As temperatures drop, the snow will soon start to fall and the water on lakes will begin to freeze. Many kayakers will take the changing weather as a sign of the end of their paddling season and store their gear, waiting out the winter. If you’re one of those paddlers thinking of stashing away your gear, you should know that you don’t have to give up your time out on the water just because it’s chilly.
Sure, there are some challenges to paddling in colder weather—dips in temperatures require more clothing and preparation and paddling experience and skill is especially important when the water is so cold. But there are also quite a few benefits to cold weather paddling. Fewer people paddle in the late fall and winter, so you’ll likely have the water to yourself. Another unappreciated benefit: the annoying mosquitos are long gone and of course, the sights can be incredible (think fall foliage, snowcapped mountains and eventually ice formations).
Every kayaker should give cold weather paddling a shot, check out our tips to be well prepared and warm throughout your adventure.
What You Should Wear:
—life jacket or other PFD (personal flotation device)
—a hood, hat or skullcap
—gloves or pogies
—warm socks and paddling boots
—as it gets colder, layers are key to keeping warm
—bring a change of clothes in a dry bag
Equipment You’ll Need:
—a spray skirt (for sit insides)
—bilge pump (sit insides)
—whistle and signal light
—first aid kit
—consider heel pads or a seat pad to minimize the chill from the water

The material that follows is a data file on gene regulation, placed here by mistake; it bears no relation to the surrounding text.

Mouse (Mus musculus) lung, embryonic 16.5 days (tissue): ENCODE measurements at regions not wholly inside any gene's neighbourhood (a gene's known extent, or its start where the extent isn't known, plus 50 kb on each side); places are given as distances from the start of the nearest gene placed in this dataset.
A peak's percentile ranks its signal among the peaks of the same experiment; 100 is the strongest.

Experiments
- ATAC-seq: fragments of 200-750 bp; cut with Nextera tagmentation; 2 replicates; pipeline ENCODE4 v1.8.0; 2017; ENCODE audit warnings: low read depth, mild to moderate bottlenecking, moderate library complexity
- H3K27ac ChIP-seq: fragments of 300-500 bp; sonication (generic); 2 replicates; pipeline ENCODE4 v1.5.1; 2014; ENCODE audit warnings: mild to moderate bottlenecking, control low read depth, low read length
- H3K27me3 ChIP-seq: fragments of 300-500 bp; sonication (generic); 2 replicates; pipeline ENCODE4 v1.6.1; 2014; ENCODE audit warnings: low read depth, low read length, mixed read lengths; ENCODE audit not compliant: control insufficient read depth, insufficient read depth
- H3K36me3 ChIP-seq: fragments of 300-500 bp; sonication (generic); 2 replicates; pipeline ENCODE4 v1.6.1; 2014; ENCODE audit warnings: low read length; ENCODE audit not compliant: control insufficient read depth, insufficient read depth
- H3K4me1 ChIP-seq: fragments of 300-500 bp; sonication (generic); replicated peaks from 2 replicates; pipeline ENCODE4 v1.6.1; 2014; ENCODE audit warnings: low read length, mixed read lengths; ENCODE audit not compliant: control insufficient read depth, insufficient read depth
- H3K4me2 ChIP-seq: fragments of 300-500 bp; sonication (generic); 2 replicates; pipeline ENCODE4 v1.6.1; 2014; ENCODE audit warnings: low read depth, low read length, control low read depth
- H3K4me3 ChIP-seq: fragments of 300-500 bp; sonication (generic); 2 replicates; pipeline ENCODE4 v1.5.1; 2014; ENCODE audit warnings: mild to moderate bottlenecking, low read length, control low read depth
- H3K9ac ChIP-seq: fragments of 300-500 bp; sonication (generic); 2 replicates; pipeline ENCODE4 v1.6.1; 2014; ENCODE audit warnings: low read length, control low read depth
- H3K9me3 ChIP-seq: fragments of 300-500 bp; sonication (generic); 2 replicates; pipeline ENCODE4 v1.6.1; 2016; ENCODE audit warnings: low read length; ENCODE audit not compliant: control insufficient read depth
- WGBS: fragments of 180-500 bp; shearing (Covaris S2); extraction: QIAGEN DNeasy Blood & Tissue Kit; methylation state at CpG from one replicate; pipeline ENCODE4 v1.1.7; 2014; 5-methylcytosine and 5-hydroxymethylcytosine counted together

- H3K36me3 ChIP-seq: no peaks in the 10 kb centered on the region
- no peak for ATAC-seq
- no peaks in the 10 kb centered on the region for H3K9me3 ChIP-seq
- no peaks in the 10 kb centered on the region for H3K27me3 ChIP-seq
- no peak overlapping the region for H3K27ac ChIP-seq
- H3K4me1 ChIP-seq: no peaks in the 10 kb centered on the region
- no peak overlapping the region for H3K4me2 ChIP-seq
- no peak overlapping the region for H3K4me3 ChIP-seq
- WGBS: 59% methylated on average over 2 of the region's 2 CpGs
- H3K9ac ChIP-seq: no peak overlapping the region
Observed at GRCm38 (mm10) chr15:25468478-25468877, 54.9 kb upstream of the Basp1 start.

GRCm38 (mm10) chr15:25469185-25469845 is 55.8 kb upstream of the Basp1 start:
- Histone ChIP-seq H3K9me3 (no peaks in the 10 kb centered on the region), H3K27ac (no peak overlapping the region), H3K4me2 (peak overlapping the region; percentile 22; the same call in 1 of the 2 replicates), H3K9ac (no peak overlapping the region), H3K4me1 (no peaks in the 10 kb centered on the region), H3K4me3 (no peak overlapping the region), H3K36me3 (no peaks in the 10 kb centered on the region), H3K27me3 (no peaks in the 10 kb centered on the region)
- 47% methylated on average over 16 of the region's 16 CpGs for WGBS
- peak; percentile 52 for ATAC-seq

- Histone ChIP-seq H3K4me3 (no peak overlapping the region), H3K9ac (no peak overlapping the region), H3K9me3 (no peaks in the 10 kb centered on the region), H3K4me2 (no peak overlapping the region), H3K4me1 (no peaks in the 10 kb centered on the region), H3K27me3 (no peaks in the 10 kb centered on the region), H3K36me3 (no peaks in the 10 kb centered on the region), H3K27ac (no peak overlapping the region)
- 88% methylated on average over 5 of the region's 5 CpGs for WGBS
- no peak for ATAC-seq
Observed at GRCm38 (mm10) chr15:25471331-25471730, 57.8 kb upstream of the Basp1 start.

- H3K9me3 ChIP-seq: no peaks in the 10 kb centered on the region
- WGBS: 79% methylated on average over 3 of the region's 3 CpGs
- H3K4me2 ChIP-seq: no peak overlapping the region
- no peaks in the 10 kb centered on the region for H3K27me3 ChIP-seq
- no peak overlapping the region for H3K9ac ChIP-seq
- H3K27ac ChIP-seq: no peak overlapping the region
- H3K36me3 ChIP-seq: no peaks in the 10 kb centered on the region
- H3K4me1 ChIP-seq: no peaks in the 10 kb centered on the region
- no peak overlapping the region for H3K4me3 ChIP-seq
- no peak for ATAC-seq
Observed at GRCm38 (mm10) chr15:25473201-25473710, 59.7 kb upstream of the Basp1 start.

Tips for safely managing the cold and avoiding hypothermia:
—stay hydrated, preferably with warm fluids (non-alcoholic)
—be sure to eat before you go, especially carbohydrate-rich foods and pack snacks
—paddle with a partner or group
—be familiar with rescue techniques, know how to roll and re-enter your kayak
—always wear a PFD
How cold is too cold?
While this is mostly a judgment call for each individual paddler, when the air temperature dips below about 15 degrees Fahrenheit, water will begin to freeze on your kayak and equipment. Be sure to break the ice off any areas or items you need access to before it builds up.
In the winter, when the air and water hit extremely low temperatures, paddling becomes especially risky. Only experienced paddlers who know rescue and roll techniques should go out in the winter. It is essential to know the conditions before you go. Know the signs of hypothermia, know your limits and enjoy the winter waters.